Sunday, Sunday.... I'm just killing time until I get to stuff my face at Mother's Day brunch. I am not a mother, but I'll take any excuse to eat.
My writing partner (the fabulous Kiernan Kelly) and I are about 10k into our novel. Thought I'd leave you guys with a little snippet while I go clean up after my run and prepare to shower my mom with all the love she deserves. Enjoy!
Rory chewed and swallowed the last few pieces of popcorn. Happy World did seem to have the best amusement park popcorn there was.
No, wait. The handbook had said theme park. Theme park, not amusement park. Even though Rory found himself pretty damn amused every time he looked at the handbook. There sure were a lot of freaking rules about the place.
Rules and Rory had never really gotten along. Parents, teachers, the two managers of the restaurants where he’d waited tables during college, all of them had tried imposing different rules on Rory. All of them had learned quickly enough that whatever Rory didn’t want to do, he didn’t do. Of course, this also meant that he got grounded, poor grades, and fired, but at least he took comfort in the fact that he was true to himself.
Being true to yourself only worked, however, if you were self-sufficient. And since Rory was still living on his father’s dime, he’d had to make the choice to follow Roarke Stafford, Sr.’s rules for now. One of which included getting a job.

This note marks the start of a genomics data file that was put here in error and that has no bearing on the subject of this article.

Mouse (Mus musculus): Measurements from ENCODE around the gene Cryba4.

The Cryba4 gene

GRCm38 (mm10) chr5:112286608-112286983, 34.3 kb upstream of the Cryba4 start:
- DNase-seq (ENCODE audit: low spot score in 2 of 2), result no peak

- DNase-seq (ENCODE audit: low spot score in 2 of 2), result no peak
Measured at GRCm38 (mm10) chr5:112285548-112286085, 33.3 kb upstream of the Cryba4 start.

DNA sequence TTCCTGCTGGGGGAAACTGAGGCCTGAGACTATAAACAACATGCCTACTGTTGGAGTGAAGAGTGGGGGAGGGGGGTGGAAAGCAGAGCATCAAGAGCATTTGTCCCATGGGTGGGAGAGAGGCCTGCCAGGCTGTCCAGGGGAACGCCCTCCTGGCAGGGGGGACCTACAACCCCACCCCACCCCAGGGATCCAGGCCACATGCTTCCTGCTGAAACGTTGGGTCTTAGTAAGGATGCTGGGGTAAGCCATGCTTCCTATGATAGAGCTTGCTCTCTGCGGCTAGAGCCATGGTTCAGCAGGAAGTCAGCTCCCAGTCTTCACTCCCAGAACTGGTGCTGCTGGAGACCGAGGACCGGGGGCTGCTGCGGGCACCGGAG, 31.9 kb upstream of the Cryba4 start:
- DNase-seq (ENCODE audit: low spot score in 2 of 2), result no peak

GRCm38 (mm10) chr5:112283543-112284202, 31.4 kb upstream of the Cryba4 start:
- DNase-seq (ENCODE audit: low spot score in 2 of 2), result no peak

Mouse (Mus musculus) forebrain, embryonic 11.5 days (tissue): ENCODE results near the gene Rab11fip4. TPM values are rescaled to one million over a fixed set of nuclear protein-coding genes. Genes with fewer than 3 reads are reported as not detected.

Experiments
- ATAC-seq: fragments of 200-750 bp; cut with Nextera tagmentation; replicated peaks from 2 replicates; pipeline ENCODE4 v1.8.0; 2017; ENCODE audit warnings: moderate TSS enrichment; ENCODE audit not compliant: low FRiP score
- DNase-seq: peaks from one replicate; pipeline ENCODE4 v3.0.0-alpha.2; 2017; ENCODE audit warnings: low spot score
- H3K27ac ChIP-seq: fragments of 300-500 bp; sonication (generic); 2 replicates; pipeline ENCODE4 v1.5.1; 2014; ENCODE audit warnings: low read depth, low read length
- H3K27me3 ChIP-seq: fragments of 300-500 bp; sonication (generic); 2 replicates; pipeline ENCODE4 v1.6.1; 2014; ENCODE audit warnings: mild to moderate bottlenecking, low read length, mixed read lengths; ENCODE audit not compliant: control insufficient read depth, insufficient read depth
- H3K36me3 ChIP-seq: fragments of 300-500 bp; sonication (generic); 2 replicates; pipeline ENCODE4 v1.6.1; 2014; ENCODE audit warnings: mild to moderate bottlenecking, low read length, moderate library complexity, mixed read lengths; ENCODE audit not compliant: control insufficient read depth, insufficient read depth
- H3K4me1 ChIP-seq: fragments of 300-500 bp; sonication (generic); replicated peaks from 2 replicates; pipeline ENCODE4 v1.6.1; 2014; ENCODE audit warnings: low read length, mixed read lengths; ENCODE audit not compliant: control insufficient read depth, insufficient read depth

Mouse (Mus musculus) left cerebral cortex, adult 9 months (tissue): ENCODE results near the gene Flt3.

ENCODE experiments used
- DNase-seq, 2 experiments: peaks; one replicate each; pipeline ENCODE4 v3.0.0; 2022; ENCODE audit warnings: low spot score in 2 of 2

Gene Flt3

It wasn’t Rory’s fault that his liberal studies degree wasn’t yielding him any employment in his field of choice. He’d done all the right things after graduating from college, but the economy was just so shitty that no one was hiring PR positions. Or human resource positions, or marketing positions, or any of the other things his degree qualified him for. Rory had been content to send out one or two resumes a week and spend the rest of his time on the beach with friends, but Roarke Sr. was having none of that.
“A job,” his father had said firmly. “A job, or I’m changing your trust to become available at age thirty-seven, not twenty-seven.”
“What!” Rory paused, half-in, half-out of his truck. “I’ve been trying, Dad! You can’t do that!” It sounded ridiculous even to Rory, because of course his father could do that. And was clearly going to.
“I said a job, Rory. By the end of next week. I don’t care if you’re digging ditches or picking up trash. Just get a job.” His father turned and went back to his newest, youngest wife who was lounging by the pool in the back yard.
Rory had sworn under his breath and went out to meet his friends, promising himself that he’d never, ever be picking up trash for money.
Which, of course, made the claw thing in his hand right now that much more ironic.